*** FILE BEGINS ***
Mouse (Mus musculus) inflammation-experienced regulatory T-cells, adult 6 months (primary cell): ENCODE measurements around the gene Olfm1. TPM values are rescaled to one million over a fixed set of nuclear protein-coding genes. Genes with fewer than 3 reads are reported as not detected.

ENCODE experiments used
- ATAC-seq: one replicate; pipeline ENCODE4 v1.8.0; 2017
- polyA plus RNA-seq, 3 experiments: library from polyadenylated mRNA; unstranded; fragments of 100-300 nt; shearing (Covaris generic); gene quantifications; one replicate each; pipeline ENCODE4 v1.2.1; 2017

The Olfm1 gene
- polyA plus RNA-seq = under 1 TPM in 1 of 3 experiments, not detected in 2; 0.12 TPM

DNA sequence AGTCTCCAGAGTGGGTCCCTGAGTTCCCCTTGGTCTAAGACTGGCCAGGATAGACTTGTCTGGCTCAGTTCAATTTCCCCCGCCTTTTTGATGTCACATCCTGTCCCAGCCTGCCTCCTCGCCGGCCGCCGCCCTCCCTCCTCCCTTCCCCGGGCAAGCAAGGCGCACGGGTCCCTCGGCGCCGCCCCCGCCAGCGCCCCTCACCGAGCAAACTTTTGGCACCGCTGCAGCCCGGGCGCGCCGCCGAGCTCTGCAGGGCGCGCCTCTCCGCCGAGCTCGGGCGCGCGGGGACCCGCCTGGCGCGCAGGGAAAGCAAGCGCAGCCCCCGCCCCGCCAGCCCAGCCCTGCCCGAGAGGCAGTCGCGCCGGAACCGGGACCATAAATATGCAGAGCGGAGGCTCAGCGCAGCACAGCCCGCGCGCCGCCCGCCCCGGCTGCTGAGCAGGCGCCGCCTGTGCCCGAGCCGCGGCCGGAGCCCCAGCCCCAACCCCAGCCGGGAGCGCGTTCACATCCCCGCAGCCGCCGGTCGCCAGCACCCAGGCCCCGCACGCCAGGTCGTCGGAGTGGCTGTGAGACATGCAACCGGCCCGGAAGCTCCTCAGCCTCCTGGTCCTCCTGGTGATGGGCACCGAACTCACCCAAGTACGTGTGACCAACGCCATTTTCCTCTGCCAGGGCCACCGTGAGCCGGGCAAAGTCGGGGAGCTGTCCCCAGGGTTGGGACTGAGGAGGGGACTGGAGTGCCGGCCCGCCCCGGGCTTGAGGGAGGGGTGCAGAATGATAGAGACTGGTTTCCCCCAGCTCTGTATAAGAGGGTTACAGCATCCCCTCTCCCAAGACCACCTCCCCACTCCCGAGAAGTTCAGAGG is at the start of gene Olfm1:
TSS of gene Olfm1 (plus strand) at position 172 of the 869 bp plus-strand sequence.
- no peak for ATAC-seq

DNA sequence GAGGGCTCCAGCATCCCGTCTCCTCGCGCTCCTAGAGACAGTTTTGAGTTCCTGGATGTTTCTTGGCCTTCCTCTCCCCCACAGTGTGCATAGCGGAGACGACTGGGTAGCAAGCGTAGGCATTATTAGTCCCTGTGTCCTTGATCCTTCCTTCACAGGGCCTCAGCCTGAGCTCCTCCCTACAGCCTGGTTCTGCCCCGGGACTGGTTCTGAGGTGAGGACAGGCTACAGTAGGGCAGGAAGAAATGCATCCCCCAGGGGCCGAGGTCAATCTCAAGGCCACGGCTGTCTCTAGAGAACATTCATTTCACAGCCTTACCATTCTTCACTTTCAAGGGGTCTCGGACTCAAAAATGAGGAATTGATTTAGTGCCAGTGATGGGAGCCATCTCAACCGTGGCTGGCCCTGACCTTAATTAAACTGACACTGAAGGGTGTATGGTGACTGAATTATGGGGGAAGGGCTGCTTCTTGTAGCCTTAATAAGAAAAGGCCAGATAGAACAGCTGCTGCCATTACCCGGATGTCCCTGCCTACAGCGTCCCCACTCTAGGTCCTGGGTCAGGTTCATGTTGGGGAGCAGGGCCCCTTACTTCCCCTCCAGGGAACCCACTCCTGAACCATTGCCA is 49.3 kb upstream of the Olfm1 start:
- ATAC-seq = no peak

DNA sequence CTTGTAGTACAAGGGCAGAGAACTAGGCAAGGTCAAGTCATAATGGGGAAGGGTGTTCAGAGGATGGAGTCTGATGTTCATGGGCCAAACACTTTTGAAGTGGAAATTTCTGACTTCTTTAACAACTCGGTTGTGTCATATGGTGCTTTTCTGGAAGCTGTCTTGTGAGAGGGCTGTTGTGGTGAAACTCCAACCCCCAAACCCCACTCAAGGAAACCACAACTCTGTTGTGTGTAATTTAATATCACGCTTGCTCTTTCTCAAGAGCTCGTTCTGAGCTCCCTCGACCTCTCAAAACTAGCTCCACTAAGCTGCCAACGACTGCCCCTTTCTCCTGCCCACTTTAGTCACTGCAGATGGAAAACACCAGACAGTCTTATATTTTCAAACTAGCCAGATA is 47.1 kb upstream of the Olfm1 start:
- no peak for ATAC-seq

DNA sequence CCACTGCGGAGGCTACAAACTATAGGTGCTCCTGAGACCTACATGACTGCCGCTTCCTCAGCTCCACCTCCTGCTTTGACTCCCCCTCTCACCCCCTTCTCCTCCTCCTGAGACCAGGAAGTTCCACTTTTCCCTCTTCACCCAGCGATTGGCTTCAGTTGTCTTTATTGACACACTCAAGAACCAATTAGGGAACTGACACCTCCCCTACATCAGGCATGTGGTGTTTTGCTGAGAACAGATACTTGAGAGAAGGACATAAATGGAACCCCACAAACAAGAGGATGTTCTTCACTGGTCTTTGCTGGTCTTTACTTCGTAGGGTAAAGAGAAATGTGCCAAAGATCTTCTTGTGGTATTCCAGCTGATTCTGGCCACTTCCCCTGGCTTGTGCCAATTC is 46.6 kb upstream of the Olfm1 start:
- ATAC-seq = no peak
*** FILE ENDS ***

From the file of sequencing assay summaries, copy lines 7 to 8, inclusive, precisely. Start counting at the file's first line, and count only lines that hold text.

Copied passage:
DNA sequence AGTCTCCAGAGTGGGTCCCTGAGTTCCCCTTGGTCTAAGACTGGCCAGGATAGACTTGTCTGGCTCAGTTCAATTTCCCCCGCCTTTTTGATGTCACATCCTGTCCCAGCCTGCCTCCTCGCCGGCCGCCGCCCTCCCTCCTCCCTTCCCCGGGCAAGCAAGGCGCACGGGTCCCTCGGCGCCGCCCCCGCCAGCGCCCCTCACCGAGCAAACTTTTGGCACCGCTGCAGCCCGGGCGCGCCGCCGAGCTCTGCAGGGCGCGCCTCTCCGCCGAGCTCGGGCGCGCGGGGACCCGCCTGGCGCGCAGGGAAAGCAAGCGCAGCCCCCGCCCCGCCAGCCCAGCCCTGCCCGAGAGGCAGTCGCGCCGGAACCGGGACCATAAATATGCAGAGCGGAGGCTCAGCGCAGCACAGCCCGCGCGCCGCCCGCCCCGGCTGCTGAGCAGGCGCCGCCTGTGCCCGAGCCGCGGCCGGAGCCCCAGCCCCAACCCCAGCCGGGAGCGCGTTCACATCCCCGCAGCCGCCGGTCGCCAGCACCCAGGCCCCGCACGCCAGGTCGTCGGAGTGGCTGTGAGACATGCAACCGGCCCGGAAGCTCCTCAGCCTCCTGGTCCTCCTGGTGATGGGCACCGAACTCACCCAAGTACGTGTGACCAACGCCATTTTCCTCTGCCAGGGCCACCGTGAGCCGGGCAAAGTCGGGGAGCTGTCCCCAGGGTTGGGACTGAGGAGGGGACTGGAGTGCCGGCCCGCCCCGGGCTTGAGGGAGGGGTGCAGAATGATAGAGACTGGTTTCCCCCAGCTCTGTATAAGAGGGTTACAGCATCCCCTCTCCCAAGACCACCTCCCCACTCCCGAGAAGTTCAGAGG is at the start of gene Olfm1:
TSS of gene Olfm1 (plus strand) at position 172 of the 869 bp plus-strand sequence.